In this poignant and vivid memoir, Peter M. Wolf, a member of one of New Orleans’s oldest Jewish families, provides an insider’s look at his fabled city and the wider world beyond that he comes to inhabit.
Written with humor and telling detail, My New Orleans contains rare insight about the social structure of New Orleans; student life at Exeter, Tulane and Yale; the thrill of original scholarship; around the world travel before jets; medical school trauma; ingrained southern racism, and anti-Semitism; and American students’ role in anti-Vietnam uprisings in Paris. In the background, he traces the rags to riches rise and fall of his city’s and his family’s engagement in the cotton, sugar and retail trades.
After a year of medical school at Columbia, and continuing his journey of self-discovery, Wolf returns to New Orleans to work in his father’s cotton brokerage and simultaneously earns a master’s degree at Tulane. In spite of a spicy love affair, his residence in a glorious French Quarter courtyard, his purchase of a dilapidated building he expects to restore, and growing prominence in his community, Wolf returns to the east. He completes doctoral studies at NYU and becomes an architectural historian, a profession in which he earns considerable prominence.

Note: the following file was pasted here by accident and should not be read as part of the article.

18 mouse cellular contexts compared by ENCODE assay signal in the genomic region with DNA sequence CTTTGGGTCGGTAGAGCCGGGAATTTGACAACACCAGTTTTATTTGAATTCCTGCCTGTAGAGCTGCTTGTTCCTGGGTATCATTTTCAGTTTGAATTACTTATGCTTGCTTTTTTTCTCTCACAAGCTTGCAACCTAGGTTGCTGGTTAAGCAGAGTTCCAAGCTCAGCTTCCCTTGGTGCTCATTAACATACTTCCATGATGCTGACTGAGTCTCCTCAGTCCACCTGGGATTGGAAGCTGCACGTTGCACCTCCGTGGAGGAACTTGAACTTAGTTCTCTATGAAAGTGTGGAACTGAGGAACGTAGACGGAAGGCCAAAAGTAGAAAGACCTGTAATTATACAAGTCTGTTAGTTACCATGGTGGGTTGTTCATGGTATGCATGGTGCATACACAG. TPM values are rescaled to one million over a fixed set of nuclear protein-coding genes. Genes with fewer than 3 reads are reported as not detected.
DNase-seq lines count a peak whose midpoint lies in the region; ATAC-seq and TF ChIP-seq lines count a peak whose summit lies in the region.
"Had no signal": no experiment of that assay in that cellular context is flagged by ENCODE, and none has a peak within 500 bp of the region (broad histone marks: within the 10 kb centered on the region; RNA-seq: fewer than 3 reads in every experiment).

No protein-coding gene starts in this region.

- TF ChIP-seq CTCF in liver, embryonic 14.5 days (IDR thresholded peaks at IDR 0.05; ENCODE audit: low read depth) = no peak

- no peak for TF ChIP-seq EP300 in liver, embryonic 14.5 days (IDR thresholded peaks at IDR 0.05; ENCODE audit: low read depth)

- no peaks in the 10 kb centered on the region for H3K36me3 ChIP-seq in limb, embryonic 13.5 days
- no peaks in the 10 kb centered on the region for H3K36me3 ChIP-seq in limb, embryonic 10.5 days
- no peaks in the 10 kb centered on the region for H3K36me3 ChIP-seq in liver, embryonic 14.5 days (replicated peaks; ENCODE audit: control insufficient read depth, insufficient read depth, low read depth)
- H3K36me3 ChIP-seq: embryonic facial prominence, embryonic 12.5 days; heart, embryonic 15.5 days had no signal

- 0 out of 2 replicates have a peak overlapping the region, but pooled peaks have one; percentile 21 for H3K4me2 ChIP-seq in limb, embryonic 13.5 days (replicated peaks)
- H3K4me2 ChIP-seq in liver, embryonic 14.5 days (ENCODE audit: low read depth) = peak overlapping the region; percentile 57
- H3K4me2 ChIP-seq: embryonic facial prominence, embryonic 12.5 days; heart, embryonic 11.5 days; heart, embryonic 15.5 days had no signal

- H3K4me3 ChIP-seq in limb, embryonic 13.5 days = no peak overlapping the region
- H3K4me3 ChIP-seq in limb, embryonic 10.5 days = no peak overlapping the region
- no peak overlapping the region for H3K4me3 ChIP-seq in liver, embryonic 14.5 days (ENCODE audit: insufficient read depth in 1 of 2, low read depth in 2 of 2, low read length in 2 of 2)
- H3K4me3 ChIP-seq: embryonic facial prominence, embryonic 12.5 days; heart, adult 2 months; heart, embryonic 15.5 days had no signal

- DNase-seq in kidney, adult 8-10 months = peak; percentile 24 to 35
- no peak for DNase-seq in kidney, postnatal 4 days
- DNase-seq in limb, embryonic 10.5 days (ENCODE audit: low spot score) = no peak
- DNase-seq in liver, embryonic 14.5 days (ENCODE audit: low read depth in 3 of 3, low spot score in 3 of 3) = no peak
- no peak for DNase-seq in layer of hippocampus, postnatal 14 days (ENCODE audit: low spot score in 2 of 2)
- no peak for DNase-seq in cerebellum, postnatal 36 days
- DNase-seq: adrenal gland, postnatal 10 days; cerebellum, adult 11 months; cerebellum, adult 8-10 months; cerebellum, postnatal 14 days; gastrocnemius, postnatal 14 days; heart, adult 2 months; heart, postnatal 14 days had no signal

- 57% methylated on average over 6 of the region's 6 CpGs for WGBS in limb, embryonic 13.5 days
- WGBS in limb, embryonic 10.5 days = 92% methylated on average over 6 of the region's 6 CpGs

The author’s complicated and achingly explored romantic life is slammed to a close by a saucy, waspy, ex-pat from Texas whom he meets in Paris during his year as a Fulbright scholar, and subsequently marries.
Reflecting the yearnings and anxieties of a generation that came of age after World War II, this is the iconic journey of a restless man who leaves the hometown he loves to discover the world, and in so doing, to find himself. My New Orleans offers a penetrating and memorable account of a fading period of America’s evolution, turbulence and possibilities, as unique as the city of Wolf’s memory.